By Tyler Durden
U.K. Prime Minister Boris Johnson on Saturday announced a one-month lockdown beginning Nov. 5 through Dec. 2. Under these new measures, people will be confined to their homes except for essential travel, including medical reasons, education, and purchasing food.
During England’s second national lockdown, the ban on demonstrations, beginning on Thursday, is expected to be passed by MPs in the House of Commons on Wednesday.
On Tuesday, The Times reported that home secretary Priti Patel recently informed law enforcement officials across the country about enforcing the protest ban. Some senior police officials were concerned about the new measures, calling them too draconian for a liberal society.
Quoting a Whitehall source, The Times said, “the government was not explicitly banning protests but a previous exemption, which allowed demonstrations to go forward under certain conditions despite the pandemic, would be removed.”
In particular, Black Lives Matter protests were allowed during the first round of lockdowns, despite complaints from the public who couldn’t travel across town to see their families.
A Home Office spokesman told The Times:
The right to peaceful protest is one of the cornerstones of our democracy. In these unprecedented circumstances, any gathering risks spreading the disease, leading to more deaths, so it is vital we all play our part in controlling the virus. People must follow the rules on meeting with others, which apply to all gatherings and therefore protests too.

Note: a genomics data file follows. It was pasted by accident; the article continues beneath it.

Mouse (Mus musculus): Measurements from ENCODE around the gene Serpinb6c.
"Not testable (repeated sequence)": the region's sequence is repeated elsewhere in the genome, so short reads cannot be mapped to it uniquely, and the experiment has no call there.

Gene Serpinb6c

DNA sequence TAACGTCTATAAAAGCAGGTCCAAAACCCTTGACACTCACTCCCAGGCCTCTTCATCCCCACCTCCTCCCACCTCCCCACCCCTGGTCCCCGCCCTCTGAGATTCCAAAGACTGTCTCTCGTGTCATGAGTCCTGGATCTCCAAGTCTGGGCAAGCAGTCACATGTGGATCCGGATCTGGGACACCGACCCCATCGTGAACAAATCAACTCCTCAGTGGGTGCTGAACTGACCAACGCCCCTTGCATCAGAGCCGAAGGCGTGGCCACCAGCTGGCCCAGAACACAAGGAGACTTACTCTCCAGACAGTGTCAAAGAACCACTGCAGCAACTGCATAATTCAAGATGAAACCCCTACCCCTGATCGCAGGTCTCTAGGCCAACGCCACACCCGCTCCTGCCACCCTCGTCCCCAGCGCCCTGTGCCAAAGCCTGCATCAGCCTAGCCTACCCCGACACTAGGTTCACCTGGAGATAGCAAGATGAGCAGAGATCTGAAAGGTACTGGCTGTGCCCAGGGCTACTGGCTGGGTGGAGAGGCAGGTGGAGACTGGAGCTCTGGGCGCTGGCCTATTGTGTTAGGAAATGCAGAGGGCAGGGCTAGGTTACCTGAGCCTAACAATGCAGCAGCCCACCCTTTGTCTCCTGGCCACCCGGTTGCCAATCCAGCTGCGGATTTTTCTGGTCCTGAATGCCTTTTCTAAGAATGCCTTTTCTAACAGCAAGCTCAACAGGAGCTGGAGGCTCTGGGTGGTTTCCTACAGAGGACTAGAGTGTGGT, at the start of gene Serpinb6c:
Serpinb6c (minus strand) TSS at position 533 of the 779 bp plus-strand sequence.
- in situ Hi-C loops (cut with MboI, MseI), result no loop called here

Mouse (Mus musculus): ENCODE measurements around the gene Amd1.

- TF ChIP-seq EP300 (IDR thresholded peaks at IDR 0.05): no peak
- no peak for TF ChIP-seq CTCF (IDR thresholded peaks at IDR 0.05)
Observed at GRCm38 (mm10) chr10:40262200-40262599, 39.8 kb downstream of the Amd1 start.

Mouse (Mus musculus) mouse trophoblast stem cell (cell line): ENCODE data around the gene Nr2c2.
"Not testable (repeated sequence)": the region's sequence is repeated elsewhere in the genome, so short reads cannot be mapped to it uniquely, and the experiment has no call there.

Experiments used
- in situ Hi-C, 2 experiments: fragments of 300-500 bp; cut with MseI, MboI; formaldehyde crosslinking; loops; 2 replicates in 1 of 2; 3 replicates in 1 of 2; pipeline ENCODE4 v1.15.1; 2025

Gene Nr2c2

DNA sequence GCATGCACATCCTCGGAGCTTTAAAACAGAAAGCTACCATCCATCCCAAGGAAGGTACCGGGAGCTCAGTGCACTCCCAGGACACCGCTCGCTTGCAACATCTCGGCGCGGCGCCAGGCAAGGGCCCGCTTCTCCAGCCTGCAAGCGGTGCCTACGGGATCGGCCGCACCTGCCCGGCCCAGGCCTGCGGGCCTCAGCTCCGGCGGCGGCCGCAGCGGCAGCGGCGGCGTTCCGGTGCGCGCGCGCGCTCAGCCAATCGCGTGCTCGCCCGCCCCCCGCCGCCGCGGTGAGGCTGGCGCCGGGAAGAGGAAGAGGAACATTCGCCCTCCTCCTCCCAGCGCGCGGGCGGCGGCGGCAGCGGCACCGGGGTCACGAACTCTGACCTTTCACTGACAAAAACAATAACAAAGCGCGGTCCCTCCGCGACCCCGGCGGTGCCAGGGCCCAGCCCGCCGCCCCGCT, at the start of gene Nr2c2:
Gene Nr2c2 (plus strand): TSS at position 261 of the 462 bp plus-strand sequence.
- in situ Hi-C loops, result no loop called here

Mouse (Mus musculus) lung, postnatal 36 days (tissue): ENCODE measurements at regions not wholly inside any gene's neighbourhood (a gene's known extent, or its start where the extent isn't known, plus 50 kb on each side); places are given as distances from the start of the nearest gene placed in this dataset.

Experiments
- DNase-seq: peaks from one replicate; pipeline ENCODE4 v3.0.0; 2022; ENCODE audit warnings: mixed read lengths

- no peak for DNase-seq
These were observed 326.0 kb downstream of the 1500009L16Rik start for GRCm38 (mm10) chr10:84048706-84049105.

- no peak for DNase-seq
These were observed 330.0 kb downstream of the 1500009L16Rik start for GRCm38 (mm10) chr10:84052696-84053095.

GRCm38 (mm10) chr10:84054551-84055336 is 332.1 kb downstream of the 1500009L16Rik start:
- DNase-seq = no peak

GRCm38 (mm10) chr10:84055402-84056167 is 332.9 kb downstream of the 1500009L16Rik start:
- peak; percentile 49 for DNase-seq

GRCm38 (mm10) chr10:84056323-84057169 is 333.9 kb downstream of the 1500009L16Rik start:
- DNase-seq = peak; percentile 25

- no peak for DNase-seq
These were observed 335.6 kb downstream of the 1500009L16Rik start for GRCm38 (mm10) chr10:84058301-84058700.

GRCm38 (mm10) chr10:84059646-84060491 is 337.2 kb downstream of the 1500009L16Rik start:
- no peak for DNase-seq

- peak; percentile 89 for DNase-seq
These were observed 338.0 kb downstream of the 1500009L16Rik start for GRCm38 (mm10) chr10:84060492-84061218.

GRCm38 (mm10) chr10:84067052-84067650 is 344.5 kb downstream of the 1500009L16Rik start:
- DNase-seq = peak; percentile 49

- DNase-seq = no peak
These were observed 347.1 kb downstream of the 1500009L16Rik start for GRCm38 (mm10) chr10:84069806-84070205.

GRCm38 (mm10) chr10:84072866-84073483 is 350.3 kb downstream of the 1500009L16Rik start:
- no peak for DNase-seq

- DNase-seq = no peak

One senior police officer told The Times that the new measure is “going to cause a lot of trouble. People are going to be extremely angry and there are concerns they’ll protest the fact they can’t protest.”
According to RT News, demonstrations have already been reported since the second lockdown was announced over the weekend.
With Europe locking down for a second time to mitigate the virus’ spread, people will feel their respective governments are weaponizing the pandemic to deprive them of their freedoms – this is terrible news – and one that will likely lead to continued socio-economic distress for the continent, well into 2021.